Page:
Shy and still struggling: Examining the relations between subtypes of social withdrawal and well‐being in the 30s
early adulthood, emerging adulthood, shyness, social withdrawal
There is growing evidence that motivations reflecting social withdrawal are linked to various correlates and outcomes in childhood, adolescence, and emerging adulthood. However, little work has examined the subtypes of withdrawn motivations in early adulthood. Hence, the purpose of this study was to compare shy, avoidant, unsocial, mixed‐withdrawn, and non‐withdrawn men and women in early adulthood on indices of well‐being. This study drew on a large, representative U.S. sample of 5,000 participants (2,930 female) ages 30–35 (Mage = 32.50, SD = 1.70). Findings reveal that shy, avoidant, and mixed‐withdrawal individuals experience more negative outcomes (e.g., receiving less education) and lower well‐being (e.g., lower life satisfaction, more internalizing problems, and regret) in early adulthood.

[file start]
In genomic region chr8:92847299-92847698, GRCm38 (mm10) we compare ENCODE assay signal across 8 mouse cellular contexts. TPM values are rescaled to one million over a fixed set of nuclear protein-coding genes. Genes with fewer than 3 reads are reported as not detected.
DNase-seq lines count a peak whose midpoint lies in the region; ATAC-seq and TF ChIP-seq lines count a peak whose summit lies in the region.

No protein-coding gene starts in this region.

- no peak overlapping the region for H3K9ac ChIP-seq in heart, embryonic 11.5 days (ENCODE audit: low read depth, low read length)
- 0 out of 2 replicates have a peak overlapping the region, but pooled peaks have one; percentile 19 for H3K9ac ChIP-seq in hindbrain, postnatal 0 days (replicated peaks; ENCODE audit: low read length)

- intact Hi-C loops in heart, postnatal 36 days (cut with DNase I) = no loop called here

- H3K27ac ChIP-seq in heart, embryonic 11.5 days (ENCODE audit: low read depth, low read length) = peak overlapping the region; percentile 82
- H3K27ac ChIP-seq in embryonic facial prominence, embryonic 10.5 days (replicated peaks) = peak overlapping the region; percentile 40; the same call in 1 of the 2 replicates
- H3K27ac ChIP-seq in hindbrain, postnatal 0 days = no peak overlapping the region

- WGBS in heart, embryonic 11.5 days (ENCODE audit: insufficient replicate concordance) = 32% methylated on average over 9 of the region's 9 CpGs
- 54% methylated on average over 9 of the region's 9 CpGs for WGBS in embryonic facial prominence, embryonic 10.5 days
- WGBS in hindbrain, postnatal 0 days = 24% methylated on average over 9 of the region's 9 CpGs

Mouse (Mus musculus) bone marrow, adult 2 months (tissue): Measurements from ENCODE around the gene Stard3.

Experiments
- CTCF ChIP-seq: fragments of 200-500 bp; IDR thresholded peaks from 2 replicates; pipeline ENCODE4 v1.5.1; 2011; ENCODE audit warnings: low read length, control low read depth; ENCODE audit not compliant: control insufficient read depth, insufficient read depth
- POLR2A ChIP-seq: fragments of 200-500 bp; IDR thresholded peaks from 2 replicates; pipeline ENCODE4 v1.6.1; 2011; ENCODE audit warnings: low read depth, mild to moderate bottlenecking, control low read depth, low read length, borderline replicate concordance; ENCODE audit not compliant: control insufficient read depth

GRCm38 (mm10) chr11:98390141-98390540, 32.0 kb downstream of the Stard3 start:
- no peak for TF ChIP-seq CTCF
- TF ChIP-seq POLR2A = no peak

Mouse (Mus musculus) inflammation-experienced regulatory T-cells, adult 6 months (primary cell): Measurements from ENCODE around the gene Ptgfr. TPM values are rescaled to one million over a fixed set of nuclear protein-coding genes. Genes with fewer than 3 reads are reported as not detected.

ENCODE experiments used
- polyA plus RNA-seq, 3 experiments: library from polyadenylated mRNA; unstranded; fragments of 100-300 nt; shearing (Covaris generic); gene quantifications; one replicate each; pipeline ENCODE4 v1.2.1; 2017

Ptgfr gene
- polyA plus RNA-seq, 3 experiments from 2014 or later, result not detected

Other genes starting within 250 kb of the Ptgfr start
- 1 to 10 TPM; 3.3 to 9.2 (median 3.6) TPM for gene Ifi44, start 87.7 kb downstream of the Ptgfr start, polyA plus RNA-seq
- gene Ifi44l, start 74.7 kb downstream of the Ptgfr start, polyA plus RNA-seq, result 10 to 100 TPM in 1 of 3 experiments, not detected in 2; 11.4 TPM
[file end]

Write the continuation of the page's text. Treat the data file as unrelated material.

Original Publication Citation
Nelson, LJ, Jorgensen, NA, Clifford, BN. Shy and still struggling: Examining the relations between subtypes of social withdrawal and well‐being in the 30s. Social Development. 2020; 00: 1– 17. https://doi-org.erl.lib.byu.edu/10.1111/sode.12486
BYU ScholarsArchive Citation
Nelson, Larry J.; Jorgensen, Nathan A.; and Clifford, Brandon L., "Shy and still struggling: Examining the relations between subtypes of social withdrawal and well‐being in the 30s" (2020). Faculty Publications. 4713.
Family, Home, and Social Sciences
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